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Accepted Contribution:

Bureaucracies despite rules  

Contributor:

Olly Owen (Oxford University)

Contribution short abstract:

Field work in Nigeria over ten years of working with bureaucracies indicates a consistently inconsistent relationship with rules. On one hand, practice is centred on proceduralism, but on the other, when efficacy in outcomes is demanded, procedure is often rapidly laid aside. Why and to what effect?

Contribution long abstract:

Field work in Nigeria over ten years of working with bureaucracies ranging from the national police, to tax bodies, to local rural government, indicates a consistently inconsistent relationship with rules. On one hand, practice is centred on proceduralism, but on the other, when efficacy in outcomes is demanded, procedure is often rapidly laid aside with an alacrity which is notable. This paper explores why this paradox exists and to what effect. Chief among these are an eternal reproduction of incompleteness and flaw which reproduces uncertainty and undo-ability, as well as the possibility of reversal of the normative bureaucratic of paperwork into post-facto 'regularisation' of social action. This creates a kind of archaeology of documentary knowledge which looks very different to the actual logic of the social action of government, pushing us to think of rules and breaking them as embedded in aesthetic practice and meaning-making as much as governmental logic.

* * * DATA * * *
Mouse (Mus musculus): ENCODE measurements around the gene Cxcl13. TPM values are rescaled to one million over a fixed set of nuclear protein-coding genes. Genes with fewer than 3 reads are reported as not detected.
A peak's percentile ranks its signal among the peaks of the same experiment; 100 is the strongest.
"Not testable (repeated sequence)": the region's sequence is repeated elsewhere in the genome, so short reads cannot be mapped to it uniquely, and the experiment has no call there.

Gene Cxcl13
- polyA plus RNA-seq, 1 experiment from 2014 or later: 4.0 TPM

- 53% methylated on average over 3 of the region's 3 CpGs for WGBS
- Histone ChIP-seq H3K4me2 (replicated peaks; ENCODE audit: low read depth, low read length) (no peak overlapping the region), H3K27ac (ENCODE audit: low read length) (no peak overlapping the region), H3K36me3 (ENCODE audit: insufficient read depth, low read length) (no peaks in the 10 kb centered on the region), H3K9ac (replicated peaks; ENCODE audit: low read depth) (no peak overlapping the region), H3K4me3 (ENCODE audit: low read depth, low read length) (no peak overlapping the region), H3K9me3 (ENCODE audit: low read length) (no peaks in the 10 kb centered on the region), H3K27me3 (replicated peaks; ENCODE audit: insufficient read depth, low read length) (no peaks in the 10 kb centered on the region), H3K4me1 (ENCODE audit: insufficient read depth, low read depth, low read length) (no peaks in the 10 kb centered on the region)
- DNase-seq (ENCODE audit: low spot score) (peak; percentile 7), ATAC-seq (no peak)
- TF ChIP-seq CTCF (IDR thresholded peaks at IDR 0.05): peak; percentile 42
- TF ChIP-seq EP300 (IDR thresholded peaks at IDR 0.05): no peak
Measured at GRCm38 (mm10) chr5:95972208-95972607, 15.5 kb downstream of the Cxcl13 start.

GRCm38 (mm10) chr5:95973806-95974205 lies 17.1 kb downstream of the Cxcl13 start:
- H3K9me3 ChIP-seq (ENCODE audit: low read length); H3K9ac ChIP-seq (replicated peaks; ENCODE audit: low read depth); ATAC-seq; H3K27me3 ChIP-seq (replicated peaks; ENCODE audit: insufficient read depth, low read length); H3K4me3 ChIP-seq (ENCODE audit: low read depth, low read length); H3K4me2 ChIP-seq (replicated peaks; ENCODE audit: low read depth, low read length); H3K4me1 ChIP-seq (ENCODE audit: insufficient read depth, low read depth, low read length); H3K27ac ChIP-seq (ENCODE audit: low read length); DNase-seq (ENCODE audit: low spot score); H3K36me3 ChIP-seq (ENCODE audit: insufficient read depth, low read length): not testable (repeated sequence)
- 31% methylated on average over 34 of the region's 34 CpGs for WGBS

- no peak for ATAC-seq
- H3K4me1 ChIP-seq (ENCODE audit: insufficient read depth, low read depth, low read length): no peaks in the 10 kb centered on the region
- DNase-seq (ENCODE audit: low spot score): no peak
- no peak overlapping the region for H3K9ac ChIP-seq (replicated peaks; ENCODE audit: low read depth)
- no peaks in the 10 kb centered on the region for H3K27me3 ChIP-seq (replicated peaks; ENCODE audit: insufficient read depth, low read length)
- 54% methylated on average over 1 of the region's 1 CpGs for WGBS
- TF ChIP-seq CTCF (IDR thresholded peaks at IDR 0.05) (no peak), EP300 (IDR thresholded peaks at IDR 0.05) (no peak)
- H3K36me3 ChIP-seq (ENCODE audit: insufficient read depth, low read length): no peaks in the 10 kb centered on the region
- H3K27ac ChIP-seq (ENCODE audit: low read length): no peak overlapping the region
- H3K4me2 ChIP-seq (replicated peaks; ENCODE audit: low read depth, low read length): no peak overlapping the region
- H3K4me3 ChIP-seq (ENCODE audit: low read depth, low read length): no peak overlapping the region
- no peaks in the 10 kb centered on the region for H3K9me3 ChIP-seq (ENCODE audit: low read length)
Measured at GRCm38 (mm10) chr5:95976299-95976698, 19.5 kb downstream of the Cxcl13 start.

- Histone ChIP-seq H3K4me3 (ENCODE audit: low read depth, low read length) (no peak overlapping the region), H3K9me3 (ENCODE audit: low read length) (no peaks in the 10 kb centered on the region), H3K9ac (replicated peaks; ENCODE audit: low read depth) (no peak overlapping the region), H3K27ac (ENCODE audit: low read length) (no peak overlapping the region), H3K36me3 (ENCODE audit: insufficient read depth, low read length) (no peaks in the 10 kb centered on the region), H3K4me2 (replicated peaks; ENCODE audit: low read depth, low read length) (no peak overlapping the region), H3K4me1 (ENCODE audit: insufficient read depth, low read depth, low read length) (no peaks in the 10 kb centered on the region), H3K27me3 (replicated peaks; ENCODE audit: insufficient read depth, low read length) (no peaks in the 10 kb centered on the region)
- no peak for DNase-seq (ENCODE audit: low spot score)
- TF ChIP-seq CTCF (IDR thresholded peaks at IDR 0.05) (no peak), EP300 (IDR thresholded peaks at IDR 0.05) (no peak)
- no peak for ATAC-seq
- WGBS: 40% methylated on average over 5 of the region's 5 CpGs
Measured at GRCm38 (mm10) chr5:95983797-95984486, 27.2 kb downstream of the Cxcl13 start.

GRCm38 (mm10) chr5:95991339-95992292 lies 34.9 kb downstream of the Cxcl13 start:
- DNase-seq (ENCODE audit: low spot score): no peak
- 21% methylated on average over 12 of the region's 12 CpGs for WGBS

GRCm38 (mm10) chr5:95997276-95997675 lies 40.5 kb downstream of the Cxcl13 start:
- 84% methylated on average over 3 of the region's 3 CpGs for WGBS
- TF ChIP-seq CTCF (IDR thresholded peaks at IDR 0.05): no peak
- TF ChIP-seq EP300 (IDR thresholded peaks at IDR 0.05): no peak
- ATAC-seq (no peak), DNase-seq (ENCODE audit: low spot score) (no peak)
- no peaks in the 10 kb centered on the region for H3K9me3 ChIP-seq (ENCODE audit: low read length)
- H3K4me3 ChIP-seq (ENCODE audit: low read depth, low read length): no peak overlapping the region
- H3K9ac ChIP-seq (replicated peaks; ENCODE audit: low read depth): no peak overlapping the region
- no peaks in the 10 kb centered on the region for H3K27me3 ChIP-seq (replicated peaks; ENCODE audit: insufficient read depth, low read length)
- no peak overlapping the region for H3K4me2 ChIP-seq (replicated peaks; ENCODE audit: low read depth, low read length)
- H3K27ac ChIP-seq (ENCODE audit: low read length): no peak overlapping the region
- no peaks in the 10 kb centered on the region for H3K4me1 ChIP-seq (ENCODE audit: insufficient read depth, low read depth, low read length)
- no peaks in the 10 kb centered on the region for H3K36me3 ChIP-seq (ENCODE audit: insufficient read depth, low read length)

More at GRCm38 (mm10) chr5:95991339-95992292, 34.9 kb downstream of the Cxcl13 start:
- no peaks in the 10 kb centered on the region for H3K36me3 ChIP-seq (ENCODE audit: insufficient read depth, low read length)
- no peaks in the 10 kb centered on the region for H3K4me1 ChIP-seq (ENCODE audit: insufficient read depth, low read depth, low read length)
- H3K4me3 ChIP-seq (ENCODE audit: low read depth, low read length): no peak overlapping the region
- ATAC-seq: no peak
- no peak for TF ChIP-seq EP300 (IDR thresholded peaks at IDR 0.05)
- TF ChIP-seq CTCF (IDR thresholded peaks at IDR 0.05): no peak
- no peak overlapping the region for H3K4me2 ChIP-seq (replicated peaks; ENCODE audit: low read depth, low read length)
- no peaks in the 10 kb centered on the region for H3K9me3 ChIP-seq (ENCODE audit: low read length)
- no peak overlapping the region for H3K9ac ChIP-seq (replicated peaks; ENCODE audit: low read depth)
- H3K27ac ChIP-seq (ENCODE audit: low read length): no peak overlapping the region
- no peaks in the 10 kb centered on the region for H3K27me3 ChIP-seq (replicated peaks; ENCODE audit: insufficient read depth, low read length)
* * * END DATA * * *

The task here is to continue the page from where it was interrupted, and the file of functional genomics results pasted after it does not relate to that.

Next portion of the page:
Panel Res09a
Good ends and dubious means: rule breaking and justification